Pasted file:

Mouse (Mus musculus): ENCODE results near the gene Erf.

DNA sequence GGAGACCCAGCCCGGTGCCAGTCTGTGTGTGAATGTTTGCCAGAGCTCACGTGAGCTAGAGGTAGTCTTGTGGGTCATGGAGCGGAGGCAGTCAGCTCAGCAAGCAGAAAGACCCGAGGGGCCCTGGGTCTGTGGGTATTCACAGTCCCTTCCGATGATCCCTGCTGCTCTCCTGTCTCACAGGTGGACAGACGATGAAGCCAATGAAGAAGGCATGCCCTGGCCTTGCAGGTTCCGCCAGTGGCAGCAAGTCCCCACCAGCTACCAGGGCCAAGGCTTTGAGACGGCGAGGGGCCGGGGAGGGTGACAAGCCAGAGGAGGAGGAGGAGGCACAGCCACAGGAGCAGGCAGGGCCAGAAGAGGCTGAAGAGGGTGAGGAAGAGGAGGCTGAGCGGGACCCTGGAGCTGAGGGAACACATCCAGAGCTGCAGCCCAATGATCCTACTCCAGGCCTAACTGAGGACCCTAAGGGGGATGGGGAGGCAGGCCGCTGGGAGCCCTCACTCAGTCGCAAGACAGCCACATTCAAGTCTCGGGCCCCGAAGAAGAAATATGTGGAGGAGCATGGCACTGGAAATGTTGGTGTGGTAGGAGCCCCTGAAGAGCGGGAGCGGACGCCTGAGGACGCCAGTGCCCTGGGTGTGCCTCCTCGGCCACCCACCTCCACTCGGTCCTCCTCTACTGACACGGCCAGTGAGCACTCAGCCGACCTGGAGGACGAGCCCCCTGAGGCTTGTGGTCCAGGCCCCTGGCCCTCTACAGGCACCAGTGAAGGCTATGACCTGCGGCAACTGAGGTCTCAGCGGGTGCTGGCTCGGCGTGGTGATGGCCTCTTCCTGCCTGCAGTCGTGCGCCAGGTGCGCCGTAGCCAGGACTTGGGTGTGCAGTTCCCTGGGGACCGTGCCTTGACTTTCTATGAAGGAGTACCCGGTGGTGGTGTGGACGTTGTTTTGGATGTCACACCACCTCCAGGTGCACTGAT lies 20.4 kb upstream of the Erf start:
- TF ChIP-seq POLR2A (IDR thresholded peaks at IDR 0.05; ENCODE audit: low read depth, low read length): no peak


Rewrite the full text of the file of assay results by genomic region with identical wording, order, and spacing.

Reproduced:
Mouse (Mus musculus): ENCODE results near the gene Erf.

DNA sequence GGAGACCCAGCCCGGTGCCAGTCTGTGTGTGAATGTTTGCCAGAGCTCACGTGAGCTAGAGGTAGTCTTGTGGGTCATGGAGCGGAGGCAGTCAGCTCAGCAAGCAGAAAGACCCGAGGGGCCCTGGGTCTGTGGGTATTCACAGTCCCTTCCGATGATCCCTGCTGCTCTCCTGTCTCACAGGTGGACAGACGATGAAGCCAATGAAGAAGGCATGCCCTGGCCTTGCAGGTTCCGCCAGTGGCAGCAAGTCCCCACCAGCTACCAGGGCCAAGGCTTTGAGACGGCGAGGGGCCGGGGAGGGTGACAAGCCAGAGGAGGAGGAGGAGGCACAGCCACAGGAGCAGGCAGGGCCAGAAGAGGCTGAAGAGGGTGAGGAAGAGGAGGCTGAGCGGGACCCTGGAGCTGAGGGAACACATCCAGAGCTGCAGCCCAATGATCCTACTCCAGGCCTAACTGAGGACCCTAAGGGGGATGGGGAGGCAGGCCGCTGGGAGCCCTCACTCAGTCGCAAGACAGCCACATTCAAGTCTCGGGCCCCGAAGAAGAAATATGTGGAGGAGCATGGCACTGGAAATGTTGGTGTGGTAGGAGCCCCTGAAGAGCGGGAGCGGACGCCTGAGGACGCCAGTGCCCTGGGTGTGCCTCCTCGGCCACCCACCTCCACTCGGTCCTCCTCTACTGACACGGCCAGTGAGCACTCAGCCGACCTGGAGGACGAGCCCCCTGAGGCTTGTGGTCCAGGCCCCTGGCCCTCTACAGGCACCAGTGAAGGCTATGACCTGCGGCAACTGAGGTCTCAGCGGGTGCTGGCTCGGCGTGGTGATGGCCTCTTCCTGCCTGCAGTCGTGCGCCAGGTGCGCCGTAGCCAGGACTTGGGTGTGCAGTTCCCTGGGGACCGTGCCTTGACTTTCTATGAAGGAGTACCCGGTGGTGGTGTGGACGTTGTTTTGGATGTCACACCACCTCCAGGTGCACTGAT lies 20.4 kb upstream of the Erf start:
- TF ChIP-seq POLR2A (IDR thresholded peaks at IDR 0.05; ENCODE audit: low read depth, low read length): no peak